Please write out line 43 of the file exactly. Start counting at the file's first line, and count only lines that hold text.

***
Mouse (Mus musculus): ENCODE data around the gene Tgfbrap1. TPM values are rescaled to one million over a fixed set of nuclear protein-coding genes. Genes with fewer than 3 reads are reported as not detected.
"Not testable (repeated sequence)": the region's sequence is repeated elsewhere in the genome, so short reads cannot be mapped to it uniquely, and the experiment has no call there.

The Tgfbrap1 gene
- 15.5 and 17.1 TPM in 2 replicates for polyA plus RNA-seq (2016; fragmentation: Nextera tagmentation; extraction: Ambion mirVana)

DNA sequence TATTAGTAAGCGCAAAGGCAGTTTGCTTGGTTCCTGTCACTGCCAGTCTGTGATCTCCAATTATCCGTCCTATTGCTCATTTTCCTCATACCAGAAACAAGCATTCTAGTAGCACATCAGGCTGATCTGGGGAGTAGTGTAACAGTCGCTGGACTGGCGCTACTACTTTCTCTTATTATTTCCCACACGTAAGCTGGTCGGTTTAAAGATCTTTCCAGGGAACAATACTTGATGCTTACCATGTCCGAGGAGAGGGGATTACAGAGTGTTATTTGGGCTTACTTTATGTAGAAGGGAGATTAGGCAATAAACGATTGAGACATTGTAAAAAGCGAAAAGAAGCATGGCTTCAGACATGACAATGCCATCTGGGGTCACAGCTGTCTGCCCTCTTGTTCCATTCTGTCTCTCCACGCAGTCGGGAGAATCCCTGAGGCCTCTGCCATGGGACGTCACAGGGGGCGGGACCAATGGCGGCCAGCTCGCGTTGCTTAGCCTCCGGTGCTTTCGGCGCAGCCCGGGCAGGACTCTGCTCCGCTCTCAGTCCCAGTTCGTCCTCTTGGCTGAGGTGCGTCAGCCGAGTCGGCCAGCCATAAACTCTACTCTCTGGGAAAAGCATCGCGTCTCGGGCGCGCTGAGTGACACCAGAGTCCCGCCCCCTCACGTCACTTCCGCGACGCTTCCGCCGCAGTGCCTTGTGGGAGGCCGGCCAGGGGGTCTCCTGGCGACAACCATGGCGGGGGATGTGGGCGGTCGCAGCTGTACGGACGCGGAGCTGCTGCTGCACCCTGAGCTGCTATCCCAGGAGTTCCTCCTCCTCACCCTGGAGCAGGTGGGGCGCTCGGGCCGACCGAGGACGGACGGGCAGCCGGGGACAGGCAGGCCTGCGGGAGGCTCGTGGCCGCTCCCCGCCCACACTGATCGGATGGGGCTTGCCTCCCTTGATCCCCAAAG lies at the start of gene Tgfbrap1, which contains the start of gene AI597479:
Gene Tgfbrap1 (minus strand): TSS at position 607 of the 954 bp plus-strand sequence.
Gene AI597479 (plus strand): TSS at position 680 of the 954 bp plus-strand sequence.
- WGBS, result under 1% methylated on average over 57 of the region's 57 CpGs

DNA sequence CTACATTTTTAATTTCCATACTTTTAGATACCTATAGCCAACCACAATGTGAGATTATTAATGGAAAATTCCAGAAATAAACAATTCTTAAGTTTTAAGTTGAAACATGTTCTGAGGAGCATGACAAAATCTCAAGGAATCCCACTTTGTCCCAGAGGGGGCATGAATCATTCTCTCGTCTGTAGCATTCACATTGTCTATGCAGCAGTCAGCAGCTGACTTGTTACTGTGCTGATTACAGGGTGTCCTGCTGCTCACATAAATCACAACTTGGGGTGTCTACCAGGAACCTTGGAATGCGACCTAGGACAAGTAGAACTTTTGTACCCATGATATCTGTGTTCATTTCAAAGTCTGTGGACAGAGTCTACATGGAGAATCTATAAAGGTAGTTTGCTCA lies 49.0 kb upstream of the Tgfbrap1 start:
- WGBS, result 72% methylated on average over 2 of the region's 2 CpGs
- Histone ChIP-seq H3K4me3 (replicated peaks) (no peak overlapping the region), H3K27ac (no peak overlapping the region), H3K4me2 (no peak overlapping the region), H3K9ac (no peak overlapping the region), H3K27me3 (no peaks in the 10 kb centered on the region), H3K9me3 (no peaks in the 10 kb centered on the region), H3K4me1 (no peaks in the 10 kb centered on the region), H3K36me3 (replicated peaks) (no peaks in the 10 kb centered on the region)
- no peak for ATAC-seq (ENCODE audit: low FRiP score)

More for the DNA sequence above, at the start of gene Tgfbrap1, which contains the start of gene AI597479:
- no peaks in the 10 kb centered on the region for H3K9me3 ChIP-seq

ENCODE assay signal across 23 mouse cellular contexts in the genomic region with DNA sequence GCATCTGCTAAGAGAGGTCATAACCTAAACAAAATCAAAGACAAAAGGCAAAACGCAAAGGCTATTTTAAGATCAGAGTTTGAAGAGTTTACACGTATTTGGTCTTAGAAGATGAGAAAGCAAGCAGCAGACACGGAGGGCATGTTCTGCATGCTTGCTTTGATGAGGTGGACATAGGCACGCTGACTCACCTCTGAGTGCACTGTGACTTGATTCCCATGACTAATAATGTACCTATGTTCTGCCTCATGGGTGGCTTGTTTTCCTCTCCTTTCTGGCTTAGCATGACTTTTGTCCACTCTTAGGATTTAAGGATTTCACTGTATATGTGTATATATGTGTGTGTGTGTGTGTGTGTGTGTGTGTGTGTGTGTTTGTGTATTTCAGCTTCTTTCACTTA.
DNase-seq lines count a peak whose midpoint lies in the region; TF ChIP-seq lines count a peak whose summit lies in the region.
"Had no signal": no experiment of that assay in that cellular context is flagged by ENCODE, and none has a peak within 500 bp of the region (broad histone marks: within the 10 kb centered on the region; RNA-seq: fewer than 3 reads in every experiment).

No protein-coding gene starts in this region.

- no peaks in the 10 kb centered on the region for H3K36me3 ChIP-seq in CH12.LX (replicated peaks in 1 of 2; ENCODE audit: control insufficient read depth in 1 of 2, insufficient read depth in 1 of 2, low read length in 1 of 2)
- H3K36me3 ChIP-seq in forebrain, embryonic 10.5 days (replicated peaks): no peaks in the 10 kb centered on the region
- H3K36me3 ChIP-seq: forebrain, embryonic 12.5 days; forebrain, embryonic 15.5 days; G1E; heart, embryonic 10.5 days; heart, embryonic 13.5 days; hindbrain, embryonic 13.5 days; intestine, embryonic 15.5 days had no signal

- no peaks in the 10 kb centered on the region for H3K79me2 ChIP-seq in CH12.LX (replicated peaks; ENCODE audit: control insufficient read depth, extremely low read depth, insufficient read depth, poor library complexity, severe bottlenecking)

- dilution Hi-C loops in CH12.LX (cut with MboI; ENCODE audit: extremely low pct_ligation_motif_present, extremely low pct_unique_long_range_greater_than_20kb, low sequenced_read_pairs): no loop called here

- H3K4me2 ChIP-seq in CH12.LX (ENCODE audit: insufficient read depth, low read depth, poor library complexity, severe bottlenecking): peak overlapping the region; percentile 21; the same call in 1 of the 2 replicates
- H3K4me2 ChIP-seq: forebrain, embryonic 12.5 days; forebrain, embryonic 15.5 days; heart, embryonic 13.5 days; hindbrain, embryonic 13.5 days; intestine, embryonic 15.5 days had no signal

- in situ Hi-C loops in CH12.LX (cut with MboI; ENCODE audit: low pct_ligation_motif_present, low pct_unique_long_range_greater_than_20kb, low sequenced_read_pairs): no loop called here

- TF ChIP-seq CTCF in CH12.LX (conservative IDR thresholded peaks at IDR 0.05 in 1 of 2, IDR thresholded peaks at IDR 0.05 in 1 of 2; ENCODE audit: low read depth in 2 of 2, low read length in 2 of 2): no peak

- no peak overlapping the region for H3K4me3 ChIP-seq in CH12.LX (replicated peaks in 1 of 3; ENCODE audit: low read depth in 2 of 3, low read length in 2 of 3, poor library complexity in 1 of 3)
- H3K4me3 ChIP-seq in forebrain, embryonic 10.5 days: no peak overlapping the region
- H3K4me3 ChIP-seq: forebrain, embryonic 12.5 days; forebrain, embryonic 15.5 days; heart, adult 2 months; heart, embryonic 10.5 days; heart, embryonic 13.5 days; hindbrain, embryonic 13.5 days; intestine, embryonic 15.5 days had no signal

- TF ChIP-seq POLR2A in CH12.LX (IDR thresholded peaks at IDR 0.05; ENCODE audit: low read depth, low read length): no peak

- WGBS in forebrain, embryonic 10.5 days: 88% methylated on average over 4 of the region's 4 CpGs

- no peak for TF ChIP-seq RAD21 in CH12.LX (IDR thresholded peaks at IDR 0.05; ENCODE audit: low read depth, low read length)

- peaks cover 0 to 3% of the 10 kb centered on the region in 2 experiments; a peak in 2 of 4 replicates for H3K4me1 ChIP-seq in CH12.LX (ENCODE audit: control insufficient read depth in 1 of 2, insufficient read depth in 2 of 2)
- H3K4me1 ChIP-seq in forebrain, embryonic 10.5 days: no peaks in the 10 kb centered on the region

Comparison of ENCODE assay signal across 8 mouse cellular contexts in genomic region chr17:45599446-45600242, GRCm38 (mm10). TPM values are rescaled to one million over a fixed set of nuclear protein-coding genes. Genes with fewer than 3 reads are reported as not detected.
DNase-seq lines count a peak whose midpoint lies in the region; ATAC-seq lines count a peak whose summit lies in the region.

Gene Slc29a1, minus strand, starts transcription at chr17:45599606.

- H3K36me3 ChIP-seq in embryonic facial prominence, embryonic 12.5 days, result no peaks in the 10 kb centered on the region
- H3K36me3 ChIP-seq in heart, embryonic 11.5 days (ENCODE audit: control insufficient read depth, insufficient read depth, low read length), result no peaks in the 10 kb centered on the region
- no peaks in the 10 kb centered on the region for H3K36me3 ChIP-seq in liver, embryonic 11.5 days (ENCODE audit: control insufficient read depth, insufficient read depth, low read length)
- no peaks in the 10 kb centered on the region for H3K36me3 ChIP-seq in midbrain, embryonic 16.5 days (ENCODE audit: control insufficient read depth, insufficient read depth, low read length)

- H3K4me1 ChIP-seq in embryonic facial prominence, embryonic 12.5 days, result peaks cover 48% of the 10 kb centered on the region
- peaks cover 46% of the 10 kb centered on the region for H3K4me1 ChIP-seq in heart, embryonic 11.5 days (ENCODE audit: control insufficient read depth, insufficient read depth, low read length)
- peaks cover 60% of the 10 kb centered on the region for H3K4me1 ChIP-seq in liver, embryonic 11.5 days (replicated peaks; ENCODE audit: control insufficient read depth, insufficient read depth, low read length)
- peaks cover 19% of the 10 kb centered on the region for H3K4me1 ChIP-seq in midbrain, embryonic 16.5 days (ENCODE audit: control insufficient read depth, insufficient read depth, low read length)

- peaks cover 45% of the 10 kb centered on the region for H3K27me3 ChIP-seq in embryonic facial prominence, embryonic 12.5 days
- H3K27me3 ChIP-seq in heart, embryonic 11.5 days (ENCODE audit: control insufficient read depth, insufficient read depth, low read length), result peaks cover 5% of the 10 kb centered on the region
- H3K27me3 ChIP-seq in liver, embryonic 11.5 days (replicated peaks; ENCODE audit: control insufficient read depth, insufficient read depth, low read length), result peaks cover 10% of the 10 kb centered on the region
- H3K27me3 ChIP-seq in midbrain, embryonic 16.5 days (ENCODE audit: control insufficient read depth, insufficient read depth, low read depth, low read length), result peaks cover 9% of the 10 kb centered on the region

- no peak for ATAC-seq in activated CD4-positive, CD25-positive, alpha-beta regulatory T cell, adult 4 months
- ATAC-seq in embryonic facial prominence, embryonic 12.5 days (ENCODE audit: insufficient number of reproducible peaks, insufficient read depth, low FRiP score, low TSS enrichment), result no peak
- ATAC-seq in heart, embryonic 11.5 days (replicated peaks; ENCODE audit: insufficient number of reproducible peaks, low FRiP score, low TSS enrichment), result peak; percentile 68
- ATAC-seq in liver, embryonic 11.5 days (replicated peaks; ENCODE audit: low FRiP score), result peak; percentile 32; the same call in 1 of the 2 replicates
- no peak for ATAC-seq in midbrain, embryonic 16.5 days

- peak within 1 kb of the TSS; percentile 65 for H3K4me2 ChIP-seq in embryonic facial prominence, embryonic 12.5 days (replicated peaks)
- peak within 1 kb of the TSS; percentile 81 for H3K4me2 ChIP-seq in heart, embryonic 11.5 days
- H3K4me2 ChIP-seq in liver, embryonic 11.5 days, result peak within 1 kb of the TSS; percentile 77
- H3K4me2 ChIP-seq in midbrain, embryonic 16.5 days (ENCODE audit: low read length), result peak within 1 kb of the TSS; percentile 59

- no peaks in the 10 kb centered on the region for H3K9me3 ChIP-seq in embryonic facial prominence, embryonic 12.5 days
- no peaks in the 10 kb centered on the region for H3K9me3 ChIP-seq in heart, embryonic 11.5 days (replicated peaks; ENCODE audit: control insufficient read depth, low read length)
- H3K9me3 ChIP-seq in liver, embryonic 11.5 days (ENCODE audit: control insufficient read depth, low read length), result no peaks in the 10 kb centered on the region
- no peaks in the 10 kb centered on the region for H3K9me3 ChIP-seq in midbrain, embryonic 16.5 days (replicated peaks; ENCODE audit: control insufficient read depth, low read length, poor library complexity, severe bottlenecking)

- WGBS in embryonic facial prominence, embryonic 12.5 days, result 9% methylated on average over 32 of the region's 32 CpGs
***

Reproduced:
- H3K4me1 ChIP-seq in embryonic facial prominence, embryonic 12.5 days, result peaks cover 48% of the 10 kb centered on the region